ht miles from Bolivar. On the 30th I learned from Colonel P. H. Sheridan, who had been far to the south, that Bragg in persinth when the troops reached that point, and found General P. H. Sheridan with them. I expressed surprise at seeing him andled at his desire to get away and did not detain him. Sheridan was a first lieutenant in the regiment in which I had serThere was no difficulty in getting supplies forward while Sheridan served in that capacity; but he got into difficulty with ted. When General Halleck took the field in April, 1862, Sheridan was assigned to duty on his staff. During the advance onwould appoint a good man without reference to his State. Sheridan was named; and was so conspicuously efficient that when C distinguished services in his new field. Granger and Sheridan reached Louisville before Buell got there, and on the night of their arrival Sheridan with his command threw up works around the railroad station for the defence of troops as they c
Vicksburg Bragg (search for this): chapter 27
-complaints and requests-halleck appointed commander-in-chief --return to Corinth — movements of Bragg- surrender of Clarksville — the advance upon Chattanooga-Sheridan Colonel of a Michigan regimentBolivar. On the 30th I learned from Colonel P. H. Sheridan, who had been far to the south, that Bragg in person was at Rome, Georgia, with his troops moving by rail (by way of Mobile) to Chattanoogaf my troops was not to scatter them, but hold them ready to reinforce Buell. The movement of Bragg himself with his wagon trains to Chattanooga across country, while his troops were transported ops penetrated into the enemy's country. I, with an army sufficiently powerful to have destroyed Bragg, was purely on the defensive and accomplishing no more than to hold a force far inferior to my o, Kentucky. General Buell had left Corinth about the 10th of June to march upon Chattanooga; Bragg, who had superseded Beauregard in command, sent one division from Tupelo on the 27th of June for
H. W. Halleck (search for this): chapter 27
came so unbearable that I asked permission of Halleck to remove my headquarters to Memphis. I had on of Corinth, to be relieved from duty under Halleck; but all my applications were refused until ts of his request. On the 11th of July General Halleck received telegraphic orders appointing hieached Corinth on the 15th of the month. General Halleck remained until the 17th of July; but he w had been called to Corinth for. When General Halleck left to assume the duties of general-in-cment commander until the 25th of October. General Halleck while commanding the Department of the Miadvanced. Troops had been sent north by Halleck along the line of the Mobile and Ohio railroaing the two months after the departure of General Halleck there was much fighting between small bodngaged and his request was granted. When General Halleck took the field in April, 1862, Sheridan w Governor Blair, of Michigan, telegraphed General Halleck asking him to suggest the name of a profe[1 more...]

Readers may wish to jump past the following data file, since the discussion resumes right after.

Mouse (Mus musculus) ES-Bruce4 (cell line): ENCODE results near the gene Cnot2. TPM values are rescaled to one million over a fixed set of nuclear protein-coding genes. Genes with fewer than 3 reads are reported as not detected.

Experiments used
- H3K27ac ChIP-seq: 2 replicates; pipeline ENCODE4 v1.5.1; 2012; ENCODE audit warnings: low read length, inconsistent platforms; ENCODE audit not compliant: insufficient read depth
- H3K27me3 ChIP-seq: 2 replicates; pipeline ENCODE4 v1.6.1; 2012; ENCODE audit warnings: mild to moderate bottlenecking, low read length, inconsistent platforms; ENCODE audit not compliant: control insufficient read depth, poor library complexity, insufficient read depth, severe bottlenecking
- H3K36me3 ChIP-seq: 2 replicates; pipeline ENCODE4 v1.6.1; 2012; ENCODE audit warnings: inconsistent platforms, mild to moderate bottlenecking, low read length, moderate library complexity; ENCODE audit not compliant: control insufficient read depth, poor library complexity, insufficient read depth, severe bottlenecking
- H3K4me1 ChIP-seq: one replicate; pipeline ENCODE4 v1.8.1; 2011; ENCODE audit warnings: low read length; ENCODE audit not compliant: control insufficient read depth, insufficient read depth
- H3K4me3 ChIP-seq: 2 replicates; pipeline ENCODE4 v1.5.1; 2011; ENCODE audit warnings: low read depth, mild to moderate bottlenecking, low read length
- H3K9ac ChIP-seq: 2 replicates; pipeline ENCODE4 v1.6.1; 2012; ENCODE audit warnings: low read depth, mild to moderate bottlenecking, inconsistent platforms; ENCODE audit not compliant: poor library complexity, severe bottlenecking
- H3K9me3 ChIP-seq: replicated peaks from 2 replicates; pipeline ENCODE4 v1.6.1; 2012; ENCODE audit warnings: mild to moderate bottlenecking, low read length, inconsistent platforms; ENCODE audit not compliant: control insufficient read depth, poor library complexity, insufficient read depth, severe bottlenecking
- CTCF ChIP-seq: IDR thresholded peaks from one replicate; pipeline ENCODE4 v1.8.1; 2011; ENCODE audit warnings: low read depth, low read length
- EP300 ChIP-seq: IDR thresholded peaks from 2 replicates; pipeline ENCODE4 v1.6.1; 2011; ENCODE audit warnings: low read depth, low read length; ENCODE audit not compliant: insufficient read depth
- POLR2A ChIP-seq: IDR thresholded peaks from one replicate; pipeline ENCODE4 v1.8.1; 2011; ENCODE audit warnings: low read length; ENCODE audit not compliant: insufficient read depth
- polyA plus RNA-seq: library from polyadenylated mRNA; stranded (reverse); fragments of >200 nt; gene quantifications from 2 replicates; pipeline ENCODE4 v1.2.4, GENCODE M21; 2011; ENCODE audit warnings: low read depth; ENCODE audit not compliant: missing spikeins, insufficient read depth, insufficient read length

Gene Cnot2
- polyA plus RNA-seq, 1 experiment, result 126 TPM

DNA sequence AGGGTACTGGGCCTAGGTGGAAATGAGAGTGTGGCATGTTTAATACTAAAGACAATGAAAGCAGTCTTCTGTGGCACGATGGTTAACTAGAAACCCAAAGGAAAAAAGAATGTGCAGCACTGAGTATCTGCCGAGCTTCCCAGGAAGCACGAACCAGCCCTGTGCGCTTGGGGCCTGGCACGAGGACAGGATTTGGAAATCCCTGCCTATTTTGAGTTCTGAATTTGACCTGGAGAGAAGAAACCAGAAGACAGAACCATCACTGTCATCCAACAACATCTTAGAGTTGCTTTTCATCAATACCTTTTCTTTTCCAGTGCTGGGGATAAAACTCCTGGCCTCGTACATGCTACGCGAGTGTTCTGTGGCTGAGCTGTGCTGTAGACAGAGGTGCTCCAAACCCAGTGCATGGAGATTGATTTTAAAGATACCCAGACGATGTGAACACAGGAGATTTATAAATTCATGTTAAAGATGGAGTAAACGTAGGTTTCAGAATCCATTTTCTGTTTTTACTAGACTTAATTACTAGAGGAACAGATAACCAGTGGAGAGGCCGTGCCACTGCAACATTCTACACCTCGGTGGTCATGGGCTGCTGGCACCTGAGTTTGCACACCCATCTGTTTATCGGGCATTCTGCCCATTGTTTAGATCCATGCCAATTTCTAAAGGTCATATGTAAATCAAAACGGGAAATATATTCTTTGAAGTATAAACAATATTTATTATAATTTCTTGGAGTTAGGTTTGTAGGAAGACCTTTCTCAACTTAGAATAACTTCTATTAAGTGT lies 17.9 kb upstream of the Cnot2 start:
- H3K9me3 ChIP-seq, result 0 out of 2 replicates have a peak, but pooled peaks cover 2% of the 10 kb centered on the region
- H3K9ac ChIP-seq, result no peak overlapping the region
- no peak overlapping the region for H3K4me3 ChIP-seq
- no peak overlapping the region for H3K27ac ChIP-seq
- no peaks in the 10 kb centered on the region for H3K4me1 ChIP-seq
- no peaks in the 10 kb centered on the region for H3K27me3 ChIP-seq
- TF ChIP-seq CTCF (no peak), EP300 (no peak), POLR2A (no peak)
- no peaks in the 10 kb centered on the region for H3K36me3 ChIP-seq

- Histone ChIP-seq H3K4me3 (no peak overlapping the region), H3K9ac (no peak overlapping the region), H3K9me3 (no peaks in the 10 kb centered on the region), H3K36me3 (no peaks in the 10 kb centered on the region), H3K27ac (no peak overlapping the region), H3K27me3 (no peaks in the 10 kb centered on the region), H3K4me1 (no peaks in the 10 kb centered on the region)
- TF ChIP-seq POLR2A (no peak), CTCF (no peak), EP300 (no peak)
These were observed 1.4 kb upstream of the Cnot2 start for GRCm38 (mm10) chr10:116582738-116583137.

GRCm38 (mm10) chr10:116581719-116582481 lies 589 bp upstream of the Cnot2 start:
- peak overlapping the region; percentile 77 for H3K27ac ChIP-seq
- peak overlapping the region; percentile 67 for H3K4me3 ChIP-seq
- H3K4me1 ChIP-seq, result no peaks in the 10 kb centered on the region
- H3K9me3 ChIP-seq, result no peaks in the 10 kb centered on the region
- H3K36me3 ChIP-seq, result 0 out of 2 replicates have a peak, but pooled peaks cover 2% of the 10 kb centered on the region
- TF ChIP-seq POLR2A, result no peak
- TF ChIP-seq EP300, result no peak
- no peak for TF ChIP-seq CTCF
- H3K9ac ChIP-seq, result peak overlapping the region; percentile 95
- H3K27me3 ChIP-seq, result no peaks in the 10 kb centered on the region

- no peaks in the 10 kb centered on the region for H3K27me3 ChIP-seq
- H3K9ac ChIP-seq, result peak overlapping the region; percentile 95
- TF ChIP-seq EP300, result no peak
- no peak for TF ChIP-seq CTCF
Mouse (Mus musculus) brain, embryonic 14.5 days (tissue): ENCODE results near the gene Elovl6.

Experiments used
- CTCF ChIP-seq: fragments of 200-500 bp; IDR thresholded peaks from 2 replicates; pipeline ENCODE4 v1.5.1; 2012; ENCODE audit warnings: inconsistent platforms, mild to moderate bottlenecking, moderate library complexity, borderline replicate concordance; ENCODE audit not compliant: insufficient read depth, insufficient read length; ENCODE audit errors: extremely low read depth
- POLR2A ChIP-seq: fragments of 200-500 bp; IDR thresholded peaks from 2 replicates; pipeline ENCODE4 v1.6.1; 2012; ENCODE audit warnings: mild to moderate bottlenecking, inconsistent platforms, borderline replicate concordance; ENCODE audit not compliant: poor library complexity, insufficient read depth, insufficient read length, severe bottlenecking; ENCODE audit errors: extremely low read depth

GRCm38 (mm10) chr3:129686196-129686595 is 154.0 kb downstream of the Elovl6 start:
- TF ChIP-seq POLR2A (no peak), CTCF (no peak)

Sterling Price (search for this): chapter 27
on the Memphis railroad were abandoned. South of the Army of the Tennessee, and confronting it, was [Earl] Van Dorn, with a sufficient force to organize a movable army of thirty-five to forty thousand men, after being reinforced by [Sterling] Price from Missouri. This movable force could be thrown against either Corinth, Bolivar or Memphis; and the best that could be done in such event would be to weaken the points not threatened in order to reinforce the one that was. Nothing could be gaithe 30th I learned from Colonel P. H. Sheridan, who had been far to the south, that Bragg in person was at Rome, Georgia, with his troops moving by rail (by way of Mobile) to Chattanooga and his wagon train marching overland to join him at Rome. Price was at this time at Holly Springs, Mississippi, with a large force, and occupied Grand Junction as an outpost. I proposed to the genera-Lin-chief to be permitted to drive him away, but was informed that, while I had to judge for myself, the best
R. S. Granger (search for this): chapter 27
send more reinforcements to Buell. Jackson and Bolivar were yet threatened, but I sent the reinforcements. On the 4th I received direct orders to send [Gordon] Granger's division also to Louisville, Kentucky. General Buell had left Corinth about the 10th of June to march upon Chattanooga; Bragg, who had superseded Beauregardof the Army of the Mississippi afterwards sent to him, he could have thrown four divisions from his own command along the line of road to repair and guard it. Granger's division was promptly sent on the 4th of September. I was at the station at Corinth when the troops reached that point, and found General P. H. Sheridan with tut Corinth. On this account I was sorry to see him leaving me. His departure was probably fortunate, for he rendered distinguished services in his new field. Granger and Sheridan reached Louisville before Buell got there, and on the night of their arrival Sheridan with his command threw up works around the railroad station for